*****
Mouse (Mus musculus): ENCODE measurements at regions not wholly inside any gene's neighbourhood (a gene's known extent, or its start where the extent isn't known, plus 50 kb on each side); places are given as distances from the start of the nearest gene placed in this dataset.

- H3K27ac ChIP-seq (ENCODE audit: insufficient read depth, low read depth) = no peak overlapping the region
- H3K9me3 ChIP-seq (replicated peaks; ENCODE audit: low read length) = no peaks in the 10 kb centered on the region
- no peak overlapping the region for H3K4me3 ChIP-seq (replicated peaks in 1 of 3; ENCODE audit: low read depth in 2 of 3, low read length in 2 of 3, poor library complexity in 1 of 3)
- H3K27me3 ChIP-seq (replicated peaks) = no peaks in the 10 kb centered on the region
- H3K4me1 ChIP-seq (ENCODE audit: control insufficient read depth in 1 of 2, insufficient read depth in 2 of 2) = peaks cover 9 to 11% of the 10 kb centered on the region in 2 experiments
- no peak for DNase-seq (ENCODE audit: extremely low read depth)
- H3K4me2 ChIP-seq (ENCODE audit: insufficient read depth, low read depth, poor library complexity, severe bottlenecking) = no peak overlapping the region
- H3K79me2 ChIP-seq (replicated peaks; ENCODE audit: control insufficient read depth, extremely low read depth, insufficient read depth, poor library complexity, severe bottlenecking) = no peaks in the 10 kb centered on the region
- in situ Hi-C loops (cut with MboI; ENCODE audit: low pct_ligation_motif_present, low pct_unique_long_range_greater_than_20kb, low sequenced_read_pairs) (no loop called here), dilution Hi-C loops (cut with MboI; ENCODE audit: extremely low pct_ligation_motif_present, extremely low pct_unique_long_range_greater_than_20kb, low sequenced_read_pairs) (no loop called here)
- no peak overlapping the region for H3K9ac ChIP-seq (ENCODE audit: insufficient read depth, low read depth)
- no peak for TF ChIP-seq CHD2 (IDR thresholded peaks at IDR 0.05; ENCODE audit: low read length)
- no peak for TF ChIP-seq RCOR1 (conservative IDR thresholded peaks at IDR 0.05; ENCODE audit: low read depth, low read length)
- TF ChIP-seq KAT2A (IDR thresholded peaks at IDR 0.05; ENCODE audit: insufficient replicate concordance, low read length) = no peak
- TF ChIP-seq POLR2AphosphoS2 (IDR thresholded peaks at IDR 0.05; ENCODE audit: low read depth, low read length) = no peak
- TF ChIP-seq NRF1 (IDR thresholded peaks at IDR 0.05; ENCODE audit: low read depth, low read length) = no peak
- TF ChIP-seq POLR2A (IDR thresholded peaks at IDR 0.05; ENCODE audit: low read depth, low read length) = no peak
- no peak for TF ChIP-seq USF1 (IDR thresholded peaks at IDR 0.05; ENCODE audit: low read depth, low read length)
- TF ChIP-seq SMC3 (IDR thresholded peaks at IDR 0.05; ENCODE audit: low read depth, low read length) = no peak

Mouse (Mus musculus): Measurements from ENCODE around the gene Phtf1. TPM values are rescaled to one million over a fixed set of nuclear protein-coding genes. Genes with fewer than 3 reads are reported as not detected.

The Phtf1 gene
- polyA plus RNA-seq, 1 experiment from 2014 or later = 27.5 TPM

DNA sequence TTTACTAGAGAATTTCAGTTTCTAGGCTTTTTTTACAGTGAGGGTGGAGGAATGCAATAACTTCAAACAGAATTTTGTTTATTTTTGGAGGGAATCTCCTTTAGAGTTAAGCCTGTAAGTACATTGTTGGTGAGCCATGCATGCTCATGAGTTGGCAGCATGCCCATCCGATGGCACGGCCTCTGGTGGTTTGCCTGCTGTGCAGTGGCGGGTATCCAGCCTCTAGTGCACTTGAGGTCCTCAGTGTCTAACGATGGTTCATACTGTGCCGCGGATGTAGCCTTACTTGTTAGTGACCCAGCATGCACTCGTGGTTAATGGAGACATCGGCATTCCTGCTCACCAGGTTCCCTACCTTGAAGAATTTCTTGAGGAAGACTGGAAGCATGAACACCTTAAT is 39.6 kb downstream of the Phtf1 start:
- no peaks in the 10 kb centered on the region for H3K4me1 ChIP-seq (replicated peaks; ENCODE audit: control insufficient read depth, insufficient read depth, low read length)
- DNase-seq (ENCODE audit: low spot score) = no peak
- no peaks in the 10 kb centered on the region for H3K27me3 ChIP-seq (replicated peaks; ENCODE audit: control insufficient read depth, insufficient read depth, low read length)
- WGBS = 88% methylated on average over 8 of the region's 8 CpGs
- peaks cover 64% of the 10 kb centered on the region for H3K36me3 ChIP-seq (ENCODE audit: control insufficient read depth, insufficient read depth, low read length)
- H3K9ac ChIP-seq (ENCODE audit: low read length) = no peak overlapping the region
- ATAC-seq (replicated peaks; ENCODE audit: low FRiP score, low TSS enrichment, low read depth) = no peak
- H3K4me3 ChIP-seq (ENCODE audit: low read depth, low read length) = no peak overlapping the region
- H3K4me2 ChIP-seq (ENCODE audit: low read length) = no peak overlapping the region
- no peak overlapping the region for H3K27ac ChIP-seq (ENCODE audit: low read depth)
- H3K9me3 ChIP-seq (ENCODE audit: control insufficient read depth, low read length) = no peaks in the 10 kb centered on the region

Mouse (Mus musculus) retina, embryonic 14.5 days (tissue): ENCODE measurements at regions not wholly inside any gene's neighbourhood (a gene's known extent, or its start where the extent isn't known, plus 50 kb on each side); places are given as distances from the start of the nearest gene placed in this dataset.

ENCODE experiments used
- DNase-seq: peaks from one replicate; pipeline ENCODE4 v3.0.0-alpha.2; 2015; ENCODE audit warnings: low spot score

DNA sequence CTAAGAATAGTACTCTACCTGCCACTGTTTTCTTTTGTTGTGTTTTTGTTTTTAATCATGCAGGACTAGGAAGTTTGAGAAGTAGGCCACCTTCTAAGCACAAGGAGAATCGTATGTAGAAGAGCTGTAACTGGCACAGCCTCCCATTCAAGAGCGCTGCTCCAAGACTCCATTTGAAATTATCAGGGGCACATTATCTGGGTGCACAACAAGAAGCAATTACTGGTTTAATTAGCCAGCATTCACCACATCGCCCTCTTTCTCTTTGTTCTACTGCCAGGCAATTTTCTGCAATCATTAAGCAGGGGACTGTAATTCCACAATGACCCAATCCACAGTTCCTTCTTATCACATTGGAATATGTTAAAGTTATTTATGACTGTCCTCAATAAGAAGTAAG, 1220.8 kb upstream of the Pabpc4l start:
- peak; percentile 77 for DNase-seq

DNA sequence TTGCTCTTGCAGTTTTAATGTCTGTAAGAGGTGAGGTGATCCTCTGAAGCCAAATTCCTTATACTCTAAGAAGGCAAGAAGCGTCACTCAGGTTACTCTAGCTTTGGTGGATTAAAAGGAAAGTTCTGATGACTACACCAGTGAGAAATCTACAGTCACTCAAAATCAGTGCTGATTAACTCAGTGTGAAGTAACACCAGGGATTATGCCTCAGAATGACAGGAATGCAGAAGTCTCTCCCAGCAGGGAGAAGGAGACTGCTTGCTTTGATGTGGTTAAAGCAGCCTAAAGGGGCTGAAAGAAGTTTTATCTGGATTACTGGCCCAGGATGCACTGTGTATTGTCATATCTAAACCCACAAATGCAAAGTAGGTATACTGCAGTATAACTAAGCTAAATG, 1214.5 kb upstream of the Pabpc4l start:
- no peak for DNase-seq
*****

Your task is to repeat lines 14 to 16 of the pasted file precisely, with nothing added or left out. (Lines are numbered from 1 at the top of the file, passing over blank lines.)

- TF ChIP-seq KAT2A (IDR thresholded peaks at IDR 0.05; ENCODE audit: insufficient replicate concordance, low read length) = no peak
- TF ChIP-seq POLR2AphosphoS2 (IDR thresholded peaks at IDR 0.05; ENCODE audit: low read depth, low read length) = no peak
- TF ChIP-seq NRF1 (IDR thresholded peaks at IDR 0.05; ENCODE audit: low read depth, low read length) = no peak